Home turns into death trap

The use of the word “death trap” is probably overly dramatic but I see the same drama play out over and over again. People live in a home for decades. Children are raised in the home and maybe grandchildren visit.

The home goes on the market and the owner accepts an inspection contingent offer. The buyers have the inspection and many defects and safety hazards are found. The buyers have a list of repairs.

Don’t take it personally. Safety standards and local building codes are constantly changing. What may have been safe a decade ago isn’t considered safe today.

Your home might not meet today’s more rigorous safety standards. Some of the rules were made after someone died. The reason carbon monoxide detectors are required is that people in Minnesota have died from carbon monoxide poisoning in their home as they slept.

Home buyers should not panic if the inspector finds some issues and don’t be afraid to ask for reasonable repairs. Consider the differences between upgrades, repairs and maintenance items.  It is appropriate to ask for a repair if something is broken or if it leaks. It is appropriate to ask for maintenance items like a boiler tune-up or a chimney cleaning.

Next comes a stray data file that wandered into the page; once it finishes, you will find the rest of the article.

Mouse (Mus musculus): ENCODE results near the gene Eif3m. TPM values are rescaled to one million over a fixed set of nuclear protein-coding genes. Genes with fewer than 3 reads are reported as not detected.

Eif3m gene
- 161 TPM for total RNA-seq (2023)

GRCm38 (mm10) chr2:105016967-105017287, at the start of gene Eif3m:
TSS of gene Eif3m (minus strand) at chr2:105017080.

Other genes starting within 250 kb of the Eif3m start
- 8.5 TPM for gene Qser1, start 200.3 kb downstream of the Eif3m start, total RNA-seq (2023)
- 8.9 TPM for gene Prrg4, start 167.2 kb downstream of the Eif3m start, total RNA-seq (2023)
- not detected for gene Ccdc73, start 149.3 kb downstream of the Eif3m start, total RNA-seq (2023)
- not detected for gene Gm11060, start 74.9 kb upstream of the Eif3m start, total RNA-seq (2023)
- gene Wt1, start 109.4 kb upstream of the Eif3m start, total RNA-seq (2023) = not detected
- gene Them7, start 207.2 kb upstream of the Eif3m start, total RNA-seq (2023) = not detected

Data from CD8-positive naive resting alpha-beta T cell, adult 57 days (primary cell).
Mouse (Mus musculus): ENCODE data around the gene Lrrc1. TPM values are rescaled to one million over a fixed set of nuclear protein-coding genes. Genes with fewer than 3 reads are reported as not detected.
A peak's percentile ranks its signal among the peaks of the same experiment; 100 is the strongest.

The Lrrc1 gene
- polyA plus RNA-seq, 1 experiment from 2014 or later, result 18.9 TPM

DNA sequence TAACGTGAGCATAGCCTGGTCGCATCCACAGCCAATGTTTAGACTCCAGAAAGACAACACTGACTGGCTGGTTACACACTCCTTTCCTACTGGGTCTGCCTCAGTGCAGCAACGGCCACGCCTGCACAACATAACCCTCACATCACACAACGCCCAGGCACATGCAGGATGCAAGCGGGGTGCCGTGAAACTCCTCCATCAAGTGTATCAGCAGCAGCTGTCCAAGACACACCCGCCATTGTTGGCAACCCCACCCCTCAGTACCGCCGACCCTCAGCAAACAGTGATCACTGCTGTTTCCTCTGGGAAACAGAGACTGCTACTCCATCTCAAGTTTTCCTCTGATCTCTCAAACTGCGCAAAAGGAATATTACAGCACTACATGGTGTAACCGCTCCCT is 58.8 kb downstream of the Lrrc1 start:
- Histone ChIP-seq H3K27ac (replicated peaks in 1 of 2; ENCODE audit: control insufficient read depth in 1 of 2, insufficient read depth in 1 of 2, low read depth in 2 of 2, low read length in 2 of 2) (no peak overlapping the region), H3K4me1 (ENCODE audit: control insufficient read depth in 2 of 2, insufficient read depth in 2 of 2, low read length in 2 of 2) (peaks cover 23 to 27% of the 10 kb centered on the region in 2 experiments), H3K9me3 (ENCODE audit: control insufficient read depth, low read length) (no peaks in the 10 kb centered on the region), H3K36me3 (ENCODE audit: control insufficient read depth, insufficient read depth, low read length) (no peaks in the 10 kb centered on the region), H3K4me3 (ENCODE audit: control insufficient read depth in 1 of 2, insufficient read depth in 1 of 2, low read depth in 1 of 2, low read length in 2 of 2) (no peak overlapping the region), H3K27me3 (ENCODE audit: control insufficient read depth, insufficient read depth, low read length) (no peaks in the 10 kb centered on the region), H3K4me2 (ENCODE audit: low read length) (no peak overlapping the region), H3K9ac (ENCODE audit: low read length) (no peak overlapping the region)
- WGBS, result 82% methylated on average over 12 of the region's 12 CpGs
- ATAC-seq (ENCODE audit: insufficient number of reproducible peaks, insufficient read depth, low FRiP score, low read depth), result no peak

Houses need roofs and working heating plants and water heaters too and sometimes it is appropriate to have them repaired or replaced at the owner’s expense.

Home buyers should take care with how they word their repair requests.  Keep them polite and specific. Keep judgments and opinions to yourself. Do not assume that the homeowner was aware of the deficiencies or that they were trying to hide something.

Sometimes after inspection, the right decision is to walk away. There are houses that need too much work for the average home buyer and are a better fit for someone who wants to rehab a house.

Boardman Realty recommends that all home buyers get a complete home inspection.

Also, see How to find Truth in housing reports

Getting a home inspection

Dear house flipper

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